Part of the confusion about the proposed sale of planes to Israel, Egypt and Saudi Arabia is tactical. All the parties are masking their position for trading purposes.

But a deeper and far more serious muddle jumbles the deal to the point of craziness. The sales bear no visible relation either to peace in the Middle East or to defense of the area against the Soviet Union.

With respect to peace, what hope remains springs from President Sadat's visit to Jerusalem. In the subsequent negotiations Egypt and Israel came very close to striking a bargain. The Israeli offer to return the whole of the Sinai desert to Egyptian sovereignty stumbled only on the matter of Israeli settlements. That is easy to compromise, as many leading Israelis, including foreign minister Moshe Dayan, have said flatly they will not let the settlements stand in the way of peace.

More difficult is the future of the territories west of the Jordan River, which the Israelis call Judea and Samaria. Prime Minister Menachem Begin has offered self-rule to the Arabs in the area and suspended indefinitely any Israeli claim to sovereignty.

But the local residents who want the West Bank to the base of a Palestinian state demand the right of immediate self-determination. So the Egyptians, though they do not want a Palestinian state unless it is part of Jordan, have felt obliged to press for self-determination.

In fact, the issue cannot be settled now, and the various attempts by the Carter administration to write declarations of principle were condemned to failure. What can be done is to leave the future open.

The Israelis should add to their present offer a proviso that after a certain period of time there would be genuine self-determination. The Egyptians would accept the decision that self-determination be achieved only after a period of time. That would close the deal, and as a sweetener both countries could be given the arms they now seek.

The Saudis, however, have opposed the Sadat initiative from the first. King Khalid was originally irritated that the Egyptian leader went to the Knesset in Jerusalem at a time when good Moslems were supposed to be wending their way to Mecca. Since then Riyadh has consistently emphasized Palestinian self-determination. While continuing to subsidize Egypt, the Saudis have also continued subsidies for the most bitter opponents of the Sadat initiative: Syria and the Palestinian Liberation Organization.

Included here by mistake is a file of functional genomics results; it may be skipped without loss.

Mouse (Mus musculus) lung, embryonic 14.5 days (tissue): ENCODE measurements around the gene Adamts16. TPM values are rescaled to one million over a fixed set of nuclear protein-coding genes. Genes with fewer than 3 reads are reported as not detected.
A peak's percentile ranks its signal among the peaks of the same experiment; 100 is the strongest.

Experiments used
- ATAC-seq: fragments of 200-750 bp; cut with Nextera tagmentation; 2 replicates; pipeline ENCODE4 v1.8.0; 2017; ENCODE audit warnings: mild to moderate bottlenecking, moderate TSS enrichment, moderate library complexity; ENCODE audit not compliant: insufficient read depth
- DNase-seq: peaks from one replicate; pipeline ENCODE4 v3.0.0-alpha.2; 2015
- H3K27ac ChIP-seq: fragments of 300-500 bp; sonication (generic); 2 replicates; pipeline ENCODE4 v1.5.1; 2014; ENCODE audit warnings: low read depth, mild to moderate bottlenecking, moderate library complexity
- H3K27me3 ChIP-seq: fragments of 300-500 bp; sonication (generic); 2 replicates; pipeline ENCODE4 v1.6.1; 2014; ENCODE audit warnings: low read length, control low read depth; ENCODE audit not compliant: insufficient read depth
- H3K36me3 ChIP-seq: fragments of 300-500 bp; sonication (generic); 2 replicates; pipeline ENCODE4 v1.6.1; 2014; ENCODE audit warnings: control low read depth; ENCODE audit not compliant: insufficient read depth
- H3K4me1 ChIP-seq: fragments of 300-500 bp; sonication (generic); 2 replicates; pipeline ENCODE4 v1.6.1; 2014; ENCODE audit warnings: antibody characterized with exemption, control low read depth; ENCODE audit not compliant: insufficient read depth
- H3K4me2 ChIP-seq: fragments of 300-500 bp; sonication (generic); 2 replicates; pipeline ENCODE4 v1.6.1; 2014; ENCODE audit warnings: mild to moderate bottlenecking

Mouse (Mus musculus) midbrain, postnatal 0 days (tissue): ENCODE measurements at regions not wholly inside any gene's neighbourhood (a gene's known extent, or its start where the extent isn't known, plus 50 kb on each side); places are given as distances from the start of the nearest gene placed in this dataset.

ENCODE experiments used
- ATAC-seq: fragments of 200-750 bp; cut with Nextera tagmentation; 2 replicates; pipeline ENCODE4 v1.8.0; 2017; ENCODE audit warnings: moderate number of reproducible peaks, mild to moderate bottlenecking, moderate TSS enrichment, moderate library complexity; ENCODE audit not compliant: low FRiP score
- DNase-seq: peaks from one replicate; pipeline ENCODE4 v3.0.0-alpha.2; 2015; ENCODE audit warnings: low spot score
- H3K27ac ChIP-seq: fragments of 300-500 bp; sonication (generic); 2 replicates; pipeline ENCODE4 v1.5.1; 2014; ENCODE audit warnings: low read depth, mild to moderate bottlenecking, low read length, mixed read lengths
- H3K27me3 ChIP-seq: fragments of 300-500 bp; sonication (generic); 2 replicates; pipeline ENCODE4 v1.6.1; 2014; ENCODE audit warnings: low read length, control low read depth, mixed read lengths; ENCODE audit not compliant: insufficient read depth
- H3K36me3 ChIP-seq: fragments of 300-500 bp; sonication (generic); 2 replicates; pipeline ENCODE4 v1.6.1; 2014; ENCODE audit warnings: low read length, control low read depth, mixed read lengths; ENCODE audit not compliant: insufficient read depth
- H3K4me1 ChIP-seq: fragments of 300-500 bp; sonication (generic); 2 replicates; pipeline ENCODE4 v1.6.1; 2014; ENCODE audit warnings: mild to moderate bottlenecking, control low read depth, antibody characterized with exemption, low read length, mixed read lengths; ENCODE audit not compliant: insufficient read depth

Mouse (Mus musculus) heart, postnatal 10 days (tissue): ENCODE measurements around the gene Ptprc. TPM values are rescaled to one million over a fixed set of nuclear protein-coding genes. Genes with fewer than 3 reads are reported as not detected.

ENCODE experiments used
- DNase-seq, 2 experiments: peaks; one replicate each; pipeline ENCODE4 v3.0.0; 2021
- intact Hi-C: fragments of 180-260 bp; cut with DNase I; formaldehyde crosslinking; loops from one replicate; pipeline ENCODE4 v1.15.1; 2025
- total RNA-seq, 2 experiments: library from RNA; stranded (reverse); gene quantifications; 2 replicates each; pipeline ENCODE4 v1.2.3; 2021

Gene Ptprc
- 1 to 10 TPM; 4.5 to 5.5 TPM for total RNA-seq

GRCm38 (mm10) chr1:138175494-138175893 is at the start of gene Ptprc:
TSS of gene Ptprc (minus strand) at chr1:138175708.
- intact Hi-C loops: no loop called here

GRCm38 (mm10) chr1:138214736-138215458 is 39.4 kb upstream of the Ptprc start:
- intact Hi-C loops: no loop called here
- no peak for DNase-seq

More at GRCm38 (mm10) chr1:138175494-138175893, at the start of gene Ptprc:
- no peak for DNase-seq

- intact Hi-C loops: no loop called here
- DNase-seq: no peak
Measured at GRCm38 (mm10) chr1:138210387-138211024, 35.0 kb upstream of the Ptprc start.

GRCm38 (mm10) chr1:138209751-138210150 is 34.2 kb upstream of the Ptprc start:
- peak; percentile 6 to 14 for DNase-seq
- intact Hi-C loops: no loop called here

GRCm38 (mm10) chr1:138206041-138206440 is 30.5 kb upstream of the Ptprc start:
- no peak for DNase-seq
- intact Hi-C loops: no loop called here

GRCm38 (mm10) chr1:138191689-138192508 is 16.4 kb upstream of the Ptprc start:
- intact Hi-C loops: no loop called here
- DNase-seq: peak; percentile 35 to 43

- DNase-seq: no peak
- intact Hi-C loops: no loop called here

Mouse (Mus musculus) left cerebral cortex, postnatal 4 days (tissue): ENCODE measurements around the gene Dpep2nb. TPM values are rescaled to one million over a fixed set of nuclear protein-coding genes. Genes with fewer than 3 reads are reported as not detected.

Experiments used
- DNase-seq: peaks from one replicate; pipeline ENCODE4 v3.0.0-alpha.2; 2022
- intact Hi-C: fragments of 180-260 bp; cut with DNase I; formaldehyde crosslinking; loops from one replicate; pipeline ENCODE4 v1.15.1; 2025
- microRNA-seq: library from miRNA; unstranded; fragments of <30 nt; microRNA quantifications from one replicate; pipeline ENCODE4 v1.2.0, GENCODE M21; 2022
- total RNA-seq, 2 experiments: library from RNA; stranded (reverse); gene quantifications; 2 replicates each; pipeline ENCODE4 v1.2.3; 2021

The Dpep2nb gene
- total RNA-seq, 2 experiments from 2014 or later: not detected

The Saudis have also used their influence to keep King Hussein of Jordan out of the talks. Now they and Hussein are readying a proposal for a summit meeting of Arab leaders including Sadat and President Hafez Assad of Syria. At that meeting Sadat would acknowledge that his peace initiatives have been killed by Israeli intransigence, and be welcomed back into the Arab fold. That, in effect, would be the end of the peace initiative.

Authorizing a sale of advanced jet planes to the Saudis, in these circumstances, makes no sense at all. It is a reward for being unhelpful - a death shot at the peace initiative Washington should be trying to keep alive.

As to the defense problem, the Soviet Union is arming the Syrians, the Iraqis, the Libyans and the Palestinians in the Middle East. In the horn of Africa, the Russians are beefing up the forces of South Yemen and Ethiopia. These groups all threaten Saudi Arabia and Egypt and they - at least - pose problems for Israel.

So as part of the continuing effort to block Soviet expansion, the plane sales make sense. But they have not been joined in any coherent relation. There is no provision for an American coordinating role, with a bse in the area (perhaps in Sinai) and a command that could organize the anticommunist forces for common action.

What all this says to me is that the plane deal is essentially a power play - a vehicle whereby the administration can win one over the Congress and over the so-called Israeli lobby. The deal does nothing to advance the common defense, and it actually works against the prospects for settlement in the Middle East.

So in my view the House and the Senate ought to do what in their guts and hearts they want to do. That is to force the suspension of all the sales until the Sadat initiative has had a chance to run its course.